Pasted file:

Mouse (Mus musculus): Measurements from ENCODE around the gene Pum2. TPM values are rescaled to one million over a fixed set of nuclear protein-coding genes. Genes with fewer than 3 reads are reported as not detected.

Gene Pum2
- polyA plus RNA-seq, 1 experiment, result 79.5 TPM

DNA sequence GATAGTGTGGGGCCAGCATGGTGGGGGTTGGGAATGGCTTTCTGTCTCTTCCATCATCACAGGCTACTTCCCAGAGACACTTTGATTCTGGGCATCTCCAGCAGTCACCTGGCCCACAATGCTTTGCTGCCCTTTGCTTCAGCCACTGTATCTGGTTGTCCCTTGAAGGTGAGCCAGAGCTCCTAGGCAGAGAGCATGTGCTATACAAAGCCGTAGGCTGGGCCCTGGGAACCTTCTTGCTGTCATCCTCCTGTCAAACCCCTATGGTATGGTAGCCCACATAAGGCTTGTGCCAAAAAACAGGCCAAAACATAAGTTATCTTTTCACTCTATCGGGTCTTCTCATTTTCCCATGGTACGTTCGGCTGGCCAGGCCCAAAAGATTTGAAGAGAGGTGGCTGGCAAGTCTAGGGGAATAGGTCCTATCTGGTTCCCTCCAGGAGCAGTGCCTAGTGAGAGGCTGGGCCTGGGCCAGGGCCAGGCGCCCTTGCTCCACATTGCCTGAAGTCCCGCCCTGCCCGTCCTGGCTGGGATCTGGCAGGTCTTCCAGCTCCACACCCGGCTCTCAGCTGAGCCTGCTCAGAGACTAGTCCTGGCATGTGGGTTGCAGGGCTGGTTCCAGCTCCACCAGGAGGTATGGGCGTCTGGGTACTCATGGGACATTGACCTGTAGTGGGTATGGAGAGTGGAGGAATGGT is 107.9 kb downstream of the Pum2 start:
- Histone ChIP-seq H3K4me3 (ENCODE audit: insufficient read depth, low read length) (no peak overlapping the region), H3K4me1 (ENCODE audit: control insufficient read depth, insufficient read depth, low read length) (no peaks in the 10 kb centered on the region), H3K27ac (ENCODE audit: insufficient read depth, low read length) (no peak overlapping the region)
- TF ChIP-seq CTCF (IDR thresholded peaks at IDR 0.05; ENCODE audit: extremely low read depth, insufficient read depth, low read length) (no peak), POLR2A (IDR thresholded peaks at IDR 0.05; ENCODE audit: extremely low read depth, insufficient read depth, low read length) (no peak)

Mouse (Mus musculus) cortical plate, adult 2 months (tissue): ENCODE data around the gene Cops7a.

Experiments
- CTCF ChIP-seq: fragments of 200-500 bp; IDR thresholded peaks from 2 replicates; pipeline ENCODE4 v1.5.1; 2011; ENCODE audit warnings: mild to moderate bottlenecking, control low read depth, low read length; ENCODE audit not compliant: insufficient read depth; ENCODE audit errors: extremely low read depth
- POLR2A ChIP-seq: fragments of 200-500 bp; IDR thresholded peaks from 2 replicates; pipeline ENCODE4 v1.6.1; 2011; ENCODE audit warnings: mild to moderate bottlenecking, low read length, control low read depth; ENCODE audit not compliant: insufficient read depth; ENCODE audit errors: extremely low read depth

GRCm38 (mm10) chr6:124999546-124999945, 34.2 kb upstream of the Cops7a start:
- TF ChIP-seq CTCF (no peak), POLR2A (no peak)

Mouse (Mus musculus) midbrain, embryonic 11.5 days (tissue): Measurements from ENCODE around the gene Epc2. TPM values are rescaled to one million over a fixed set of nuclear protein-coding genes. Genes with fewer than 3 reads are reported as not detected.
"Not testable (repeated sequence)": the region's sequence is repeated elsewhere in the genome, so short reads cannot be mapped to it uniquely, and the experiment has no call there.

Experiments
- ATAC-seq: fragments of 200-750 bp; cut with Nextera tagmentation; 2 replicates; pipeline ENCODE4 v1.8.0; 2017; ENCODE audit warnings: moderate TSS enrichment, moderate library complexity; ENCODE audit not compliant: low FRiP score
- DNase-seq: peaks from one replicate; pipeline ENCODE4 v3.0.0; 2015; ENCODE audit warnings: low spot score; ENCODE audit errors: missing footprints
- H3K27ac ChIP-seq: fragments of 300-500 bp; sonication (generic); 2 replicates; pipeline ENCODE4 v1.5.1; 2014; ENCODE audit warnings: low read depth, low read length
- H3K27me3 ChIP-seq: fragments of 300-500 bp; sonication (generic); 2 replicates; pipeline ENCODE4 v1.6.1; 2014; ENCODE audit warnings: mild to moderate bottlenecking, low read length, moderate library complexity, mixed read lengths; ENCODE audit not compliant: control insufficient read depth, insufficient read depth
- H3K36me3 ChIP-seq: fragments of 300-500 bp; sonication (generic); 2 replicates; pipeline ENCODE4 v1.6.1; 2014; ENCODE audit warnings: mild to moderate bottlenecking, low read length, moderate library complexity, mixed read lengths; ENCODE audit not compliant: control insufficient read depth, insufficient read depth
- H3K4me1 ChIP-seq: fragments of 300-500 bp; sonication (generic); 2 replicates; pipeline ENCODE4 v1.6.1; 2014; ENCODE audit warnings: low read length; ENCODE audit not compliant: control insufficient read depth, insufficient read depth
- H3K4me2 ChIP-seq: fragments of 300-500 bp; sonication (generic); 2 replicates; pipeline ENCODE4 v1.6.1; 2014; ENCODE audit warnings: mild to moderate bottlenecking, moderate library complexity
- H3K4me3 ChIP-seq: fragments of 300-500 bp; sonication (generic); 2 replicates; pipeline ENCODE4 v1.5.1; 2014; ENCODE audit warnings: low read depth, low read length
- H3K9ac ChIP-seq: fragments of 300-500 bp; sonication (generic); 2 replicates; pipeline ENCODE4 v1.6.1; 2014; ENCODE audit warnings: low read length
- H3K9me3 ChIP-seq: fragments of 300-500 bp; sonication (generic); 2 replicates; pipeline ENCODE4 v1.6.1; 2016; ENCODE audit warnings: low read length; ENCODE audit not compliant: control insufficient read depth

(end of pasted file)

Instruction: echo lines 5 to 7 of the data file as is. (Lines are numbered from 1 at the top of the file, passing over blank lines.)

- Histone ChIP-seq H3K4me3 (ENCODE audit: insufficient read depth, low read length) (no peak overlapping the region), H3K4me1 (ENCODE audit: control insufficient read depth, insufficient read depth, low read length) (no peaks in the 10 kb centered on the region), H3K27ac (ENCODE audit: insufficient read depth, low read length) (no peak overlapping the region)
- TF ChIP-seq CTCF (IDR thresholded peaks at IDR 0.05; ENCODE audit: extremely low read depth, insufficient read depth, low read length) (no peak), POLR2A (IDR thresholded peaks at IDR 0.05; ENCODE audit: extremely low read depth, insufficient read depth, low read length) (no peak)

Mouse (Mus musculus) cortical plate, adult 2 months (tissue): ENCODE data around the gene Cops7a.